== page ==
Univariate Distributions

Univariate distributions are the distributions whose variate forms are Univariate (i.e each sample is a scalar). Abstract types for univariate distributions:

const UnivariateDistribution{S<:ValueSupport} = Distribution{Univariate,S}

const DiscreteUnivariateDistribution   = Distribution{Univariate, Discrete}
const ContinuousUnivariateDistribution = Distribution{Univariate, Continuous}

Common Interface

A series of methods are implemented for each univariate distribution, which provide useful functionalities such as moment computation, pdf evaluation, and sampling (i.e. random number generation).

Parameter Retrieval


Return a tuple of parameters.

Note: Let d be a distribution of type D, then D(params(d)...) will construct exactly the same distribution as d.


Get the probability of success.


Get the probability of failure.


Get the scale parameter.


Get the location parameter.


Get the shape parameter.


Get the rate parameter.


Get the number of categories.


Get the number of trials.


Get the degrees of freedom.

Note: params are defined for all univariate distributions, while other parameter retrieval methods are only defined for those distributions for which these parameters make sense. See below for details.

Computation of statistics

Let d be a distribution:


Return the expectation of distribution d.


Return the variance of distribution d.


Return the standard deviation of distribution d, i.e. sqrt(var(d)).


Return the median value of distribution d.


Return an array of all modes of d.


Return the mode of distribution d. If d has multiple modes, it returns the first one, i.e. modes(d)[1].


Return the skewness of distribution d.


Return the excess kurtosis of distribution d.


Return whether d is platykurtic (i.e kurtosis(d) > 0).


Return whether d is leptokurtic (i.e kurtosis(d) < 0).


Return whether d is mesokurtic (i.e kurtosis(d) == 0).


Return the entropy value of distribution d.

entropy(d, base)

Return the entropy value of distribution d, w.r.t. a given base.

mgf(d, t)

Evaluate the moment generating function of distribution d.

cf(d, t)

Evaluate the characteristic function of distribution d.

Probability Evaluation

insupport(d, x)

When x is a scalar, it returns whether x is within the support of d. When x is an array, it returns whether every element in x is within the support of d.

pdf(d, x)

The pdf value(s) evaluated at x.

pdf(d, rgn)

Get/compute the probabilities over a range of values. Here, rgn should be in the form of a:b.

Note: computing the probabilities over a contiguous range of values can take advantage of the recursive relations between probability masses and thus is often more efficient than computing these probabilities individually.


Get/compute the entire probability vector of d. This is equivalent to pdf(d, minimum(d):maximum(d)).

Note: this method is only defined for bounded distributions.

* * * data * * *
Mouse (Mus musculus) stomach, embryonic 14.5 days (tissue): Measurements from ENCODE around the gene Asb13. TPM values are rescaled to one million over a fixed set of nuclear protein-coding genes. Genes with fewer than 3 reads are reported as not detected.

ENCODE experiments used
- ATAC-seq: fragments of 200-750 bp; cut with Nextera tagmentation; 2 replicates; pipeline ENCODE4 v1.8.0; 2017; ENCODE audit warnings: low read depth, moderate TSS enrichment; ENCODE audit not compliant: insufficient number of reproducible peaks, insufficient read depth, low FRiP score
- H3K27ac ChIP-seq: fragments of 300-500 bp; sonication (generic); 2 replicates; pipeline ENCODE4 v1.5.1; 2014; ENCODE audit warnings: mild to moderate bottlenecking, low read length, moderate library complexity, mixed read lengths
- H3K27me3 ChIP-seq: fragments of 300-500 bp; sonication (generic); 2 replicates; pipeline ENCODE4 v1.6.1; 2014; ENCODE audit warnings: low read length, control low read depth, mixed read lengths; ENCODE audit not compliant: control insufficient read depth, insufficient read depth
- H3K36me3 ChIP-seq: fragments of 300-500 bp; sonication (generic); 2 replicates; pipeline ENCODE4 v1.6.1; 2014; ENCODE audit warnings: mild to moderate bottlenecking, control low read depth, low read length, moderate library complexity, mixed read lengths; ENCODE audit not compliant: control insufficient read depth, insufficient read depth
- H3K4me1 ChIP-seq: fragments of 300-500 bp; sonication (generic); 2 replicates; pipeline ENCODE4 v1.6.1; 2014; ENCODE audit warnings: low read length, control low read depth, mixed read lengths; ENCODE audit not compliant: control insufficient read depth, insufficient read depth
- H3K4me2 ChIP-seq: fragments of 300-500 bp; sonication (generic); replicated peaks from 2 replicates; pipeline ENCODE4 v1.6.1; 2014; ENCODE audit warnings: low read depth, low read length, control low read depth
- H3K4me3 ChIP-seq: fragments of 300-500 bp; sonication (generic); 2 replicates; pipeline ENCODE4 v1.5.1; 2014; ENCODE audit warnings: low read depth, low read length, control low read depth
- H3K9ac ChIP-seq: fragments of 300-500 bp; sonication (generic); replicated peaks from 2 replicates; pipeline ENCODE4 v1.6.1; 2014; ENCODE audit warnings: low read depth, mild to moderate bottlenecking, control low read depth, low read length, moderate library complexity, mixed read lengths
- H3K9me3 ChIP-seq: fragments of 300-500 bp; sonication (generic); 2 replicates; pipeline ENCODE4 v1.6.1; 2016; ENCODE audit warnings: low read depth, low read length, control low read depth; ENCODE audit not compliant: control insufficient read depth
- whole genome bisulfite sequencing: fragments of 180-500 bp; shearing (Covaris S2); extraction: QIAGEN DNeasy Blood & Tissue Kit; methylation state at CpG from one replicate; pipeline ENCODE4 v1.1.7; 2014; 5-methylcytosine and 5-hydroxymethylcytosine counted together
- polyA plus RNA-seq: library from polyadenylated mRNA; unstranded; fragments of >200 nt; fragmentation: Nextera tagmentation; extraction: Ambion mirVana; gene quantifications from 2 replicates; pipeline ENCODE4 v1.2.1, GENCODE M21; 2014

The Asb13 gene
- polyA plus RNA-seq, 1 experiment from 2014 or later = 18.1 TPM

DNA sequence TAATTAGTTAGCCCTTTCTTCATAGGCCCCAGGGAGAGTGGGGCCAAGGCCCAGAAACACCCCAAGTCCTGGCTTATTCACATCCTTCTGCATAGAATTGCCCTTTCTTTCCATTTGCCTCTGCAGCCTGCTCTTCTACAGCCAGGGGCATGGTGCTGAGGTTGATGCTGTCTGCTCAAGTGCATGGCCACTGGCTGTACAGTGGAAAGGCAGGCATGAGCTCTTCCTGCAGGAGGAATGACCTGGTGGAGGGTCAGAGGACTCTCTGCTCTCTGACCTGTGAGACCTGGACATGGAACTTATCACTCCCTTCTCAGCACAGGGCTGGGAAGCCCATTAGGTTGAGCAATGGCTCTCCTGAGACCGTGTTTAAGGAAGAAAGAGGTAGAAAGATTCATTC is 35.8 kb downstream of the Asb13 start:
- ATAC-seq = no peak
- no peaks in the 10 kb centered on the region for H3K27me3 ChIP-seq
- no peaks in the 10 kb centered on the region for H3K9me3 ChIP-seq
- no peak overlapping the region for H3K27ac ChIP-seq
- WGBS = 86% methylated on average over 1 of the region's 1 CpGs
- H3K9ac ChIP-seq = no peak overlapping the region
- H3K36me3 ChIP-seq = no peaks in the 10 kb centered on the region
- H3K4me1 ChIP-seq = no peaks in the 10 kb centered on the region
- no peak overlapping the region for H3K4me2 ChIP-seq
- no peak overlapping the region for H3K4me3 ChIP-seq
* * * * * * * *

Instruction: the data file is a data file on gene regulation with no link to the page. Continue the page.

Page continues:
logpdf(d, x)

The logarithm of the pdf value(s) evaluated at x, i.e. log(pdf(x)).

Note: The internal implementation may directly evaluate logpdf instead of first computing pdf and then taking the logarithm, for better numerical stability or efficiency.

loglikelihood(d, x)

The log-likelihood of distribution d w.r.t. all samples contained in array x.

cdf(d, x)

The cumulative distribution function evaluated at x.

logcdf(d, x)

The logarithm of the cumulative function value(s) evaluated at x, i.e. log(cdf(x)).

ccdf(d, x)

The complementary cumulative function evaluated at x, i.e. 1 - cdf(d, x).

logccdf(d, x)

The logarithm of the complementary cumulative function values evaluated at x, i.e. log(ccdf(x)).

quantile(d, q)

The quantile value. Let x = quantile(d, q), then cdf(d, x) = q.

cquantile(d, q)

The complementary quantile value, i.e. quantile(d, 1-q).

invlogcdf(d, lp)

The inverse function of logcdf.

invlogccdf(d, lp)

The inverse function of logccdf.

Vectorized evaluation

Vectorized computation and inplace vectorized computation are supported for the following functions:

  • pdf
  • logpdf
  • cdf
  • logcdf
  • ccdf
  • logccdf
  • quantile
  • cquantile
  • invlogcdf
  • invlogccdf

For example, when x is an array, then r = pdf(d, x) returns an array r of the same size, such that r[i] = pdf(d, x[i]). One can also use pdf! to write results to pre-allocated storage, as pdf!(r, d, x).

Sampling (Random number generation)


Draw a sample from d

rand(d, n)

Return a vector comprised of n independent samples from the distribution d.

rand(d, dims)

Return an array of size dims that is filled with independent samples from the distribution d.

rand(d, dim0, dim1, ...)

Similar to rand(d, dims) above, except that the dimensions can be input as individual integers.

For example, one can write rand(d, 2, 3) or rand(d, (2, 3)), which are equivalent.

rand!(d, arr)

Fills a pre-allocated array arr with independent samples from the distribution d.